Despite the last setback, it was an excellent ride.  One of these days, I’ll have to come back and do Divisadero with the rest of the Wrecking Crew.

Totals:  32.4 miles, 3493 feet of climbing.  Even with all of this, my average heartbeat was still a scant 140 bpm.  Must not be working hard enough, eh?

Here’s the online version of this on Strava … http://www.strava.com/rides/138253

Adventures in Riding in the Dark

Since I was on-call this past weekend, it menat I had to be near a networked PC … that also meant no miles this past weekend.  Plus, since it is Thanksgiving weekend, I most likely won’t be able to get much riding in.  So, how do I get my mileage back up?  Well, thanks to the advances in light and battery technology, that provides more options for cycling.  Night riding … as long as I have available lighting, I can forseeably continue riding until it’s time to sleep, as long as my battery holds out.

I’ve got a pretty good system.  On my handlebar, I have a NiteRider MOAB, which is advertised to last about 10 hours (realistically, I’m guessing 4-5 hours).  It has 3 different modes, varied due to intensity of the beam.  The point being, this is bright, and can literally light up a completely dark street.  Then, I have a small blinker that I can mount on my helmet.  This way, I can direct the small beam at a particular section of the road if I see a particular dark area.

There are many viewpoints on the light on the helmet, ranging from it being bright enough that you don’t need a helmet light, to it being obnoxious to shine the light at a driver.  But my point is that no light, mounted on a handlebar, will allow you to see everything on the road.  If you are on a completely dark, unlit street, and it has a sharp turn, you obviously can’t see the contour of the road if your light doesn’t show you that.  The handlebar mounted light will only show you a beam in the direction of travel you are going … it will not show you possible turn you have to negotiate.  With a helmet light, you can direct the beam at a particular section of the road to prepare yourself for whatever obstacle you are approaching.  Okay, rant over.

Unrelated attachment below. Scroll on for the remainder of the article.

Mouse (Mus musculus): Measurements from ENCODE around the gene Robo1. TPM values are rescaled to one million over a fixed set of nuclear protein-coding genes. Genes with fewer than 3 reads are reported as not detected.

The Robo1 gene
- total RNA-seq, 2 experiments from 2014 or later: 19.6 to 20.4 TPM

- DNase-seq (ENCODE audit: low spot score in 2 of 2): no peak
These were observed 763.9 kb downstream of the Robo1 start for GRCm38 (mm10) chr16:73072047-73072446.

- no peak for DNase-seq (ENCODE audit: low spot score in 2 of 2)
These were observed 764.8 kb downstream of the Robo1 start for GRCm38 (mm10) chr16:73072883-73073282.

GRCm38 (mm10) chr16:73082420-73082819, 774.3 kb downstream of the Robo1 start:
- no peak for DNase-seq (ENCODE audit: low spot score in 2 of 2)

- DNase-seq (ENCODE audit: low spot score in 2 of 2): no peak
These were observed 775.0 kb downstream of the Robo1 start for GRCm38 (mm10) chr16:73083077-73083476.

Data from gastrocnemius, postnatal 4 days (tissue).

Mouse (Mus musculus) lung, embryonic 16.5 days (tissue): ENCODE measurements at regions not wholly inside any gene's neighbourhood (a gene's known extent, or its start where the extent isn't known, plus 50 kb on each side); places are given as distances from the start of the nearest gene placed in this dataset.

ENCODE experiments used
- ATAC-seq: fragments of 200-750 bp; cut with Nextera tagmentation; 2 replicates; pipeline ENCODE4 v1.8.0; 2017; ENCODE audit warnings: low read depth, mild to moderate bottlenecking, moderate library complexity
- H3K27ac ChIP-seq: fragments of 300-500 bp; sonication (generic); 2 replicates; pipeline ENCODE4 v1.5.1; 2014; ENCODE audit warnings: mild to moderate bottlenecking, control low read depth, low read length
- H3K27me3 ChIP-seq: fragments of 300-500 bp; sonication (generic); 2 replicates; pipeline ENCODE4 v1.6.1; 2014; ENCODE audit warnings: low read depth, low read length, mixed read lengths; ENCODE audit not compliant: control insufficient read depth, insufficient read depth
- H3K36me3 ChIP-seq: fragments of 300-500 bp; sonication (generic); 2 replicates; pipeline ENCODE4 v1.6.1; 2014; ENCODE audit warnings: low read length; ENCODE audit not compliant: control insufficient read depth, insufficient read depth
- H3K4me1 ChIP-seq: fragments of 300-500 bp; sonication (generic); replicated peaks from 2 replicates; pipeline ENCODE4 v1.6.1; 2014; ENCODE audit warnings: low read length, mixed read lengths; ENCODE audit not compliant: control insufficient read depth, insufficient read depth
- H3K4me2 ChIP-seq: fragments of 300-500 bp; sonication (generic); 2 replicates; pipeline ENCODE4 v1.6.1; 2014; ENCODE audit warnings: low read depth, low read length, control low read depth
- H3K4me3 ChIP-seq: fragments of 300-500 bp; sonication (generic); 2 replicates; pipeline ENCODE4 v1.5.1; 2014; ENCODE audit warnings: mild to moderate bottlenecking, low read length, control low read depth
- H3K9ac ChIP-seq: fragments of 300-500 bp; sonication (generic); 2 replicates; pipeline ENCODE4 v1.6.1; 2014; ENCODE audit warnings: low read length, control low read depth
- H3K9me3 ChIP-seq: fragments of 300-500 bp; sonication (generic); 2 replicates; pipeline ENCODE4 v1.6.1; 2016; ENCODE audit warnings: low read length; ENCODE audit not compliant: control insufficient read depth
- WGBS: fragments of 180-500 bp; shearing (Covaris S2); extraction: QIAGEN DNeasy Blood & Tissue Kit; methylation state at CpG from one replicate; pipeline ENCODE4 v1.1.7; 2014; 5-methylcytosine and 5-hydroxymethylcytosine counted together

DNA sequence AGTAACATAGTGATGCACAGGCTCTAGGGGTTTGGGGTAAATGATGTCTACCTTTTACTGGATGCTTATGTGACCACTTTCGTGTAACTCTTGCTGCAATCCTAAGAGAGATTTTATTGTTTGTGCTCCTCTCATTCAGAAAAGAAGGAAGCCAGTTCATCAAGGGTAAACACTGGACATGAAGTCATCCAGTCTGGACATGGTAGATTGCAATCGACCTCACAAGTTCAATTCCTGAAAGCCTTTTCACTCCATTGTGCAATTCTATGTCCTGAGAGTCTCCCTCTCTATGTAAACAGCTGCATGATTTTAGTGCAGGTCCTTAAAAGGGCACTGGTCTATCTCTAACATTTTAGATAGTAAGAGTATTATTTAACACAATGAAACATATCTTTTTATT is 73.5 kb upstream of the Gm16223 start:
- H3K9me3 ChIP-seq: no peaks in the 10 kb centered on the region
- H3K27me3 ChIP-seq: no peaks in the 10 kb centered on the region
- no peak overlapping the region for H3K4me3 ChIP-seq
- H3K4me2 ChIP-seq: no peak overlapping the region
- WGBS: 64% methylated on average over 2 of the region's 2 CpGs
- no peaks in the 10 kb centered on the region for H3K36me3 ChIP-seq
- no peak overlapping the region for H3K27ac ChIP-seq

Monday, I led a ride through Los Altos Hills, and Ben led a ride Tuesday from Los Gatos through Saratoga.  Both were great rides.  The Los Altos ride went through some steep grades, including Mora, Altamont, and Quinhill.  Riding through areas you ride through all the time in daylight is very different when riding at night.  It is very different riding, not just because of the lack of daylight, but also since you don’t know what’s up ahead, you are just focused on riding and climbing.  It makes routine riding an adventure, and exciting.

Quinhill was different … I had heard about this hill, but never climbed up it … so this was the first time we climbed it, and it was in the dark.  That was pretty cool … it was short, 0.2 miles, but steep, maxing out at 19%.

The temperature levels varied greatly, depending on if you are in a deep canyon, or if you are in an enclosed area, draped by trees.  I didn’t have a thermometer with me, but at parts it felt like around 50 F, but in the canyons, it probably dropped to 40 or even lower than that.

On the Los Gatos ride, this was all new territory to me.  Ben led us on a great ride through some expensive mansions are Los Gatos and Monte Sereno.  Not knowing any of the streets … eh, it’s in the dark, so it really didn’t matter anyways.  One time, we were riding on a street, and heard some ruffling on the side of the street.  I thought it was some local walking or hiking, but I was later told it was a deer.  Holy crap!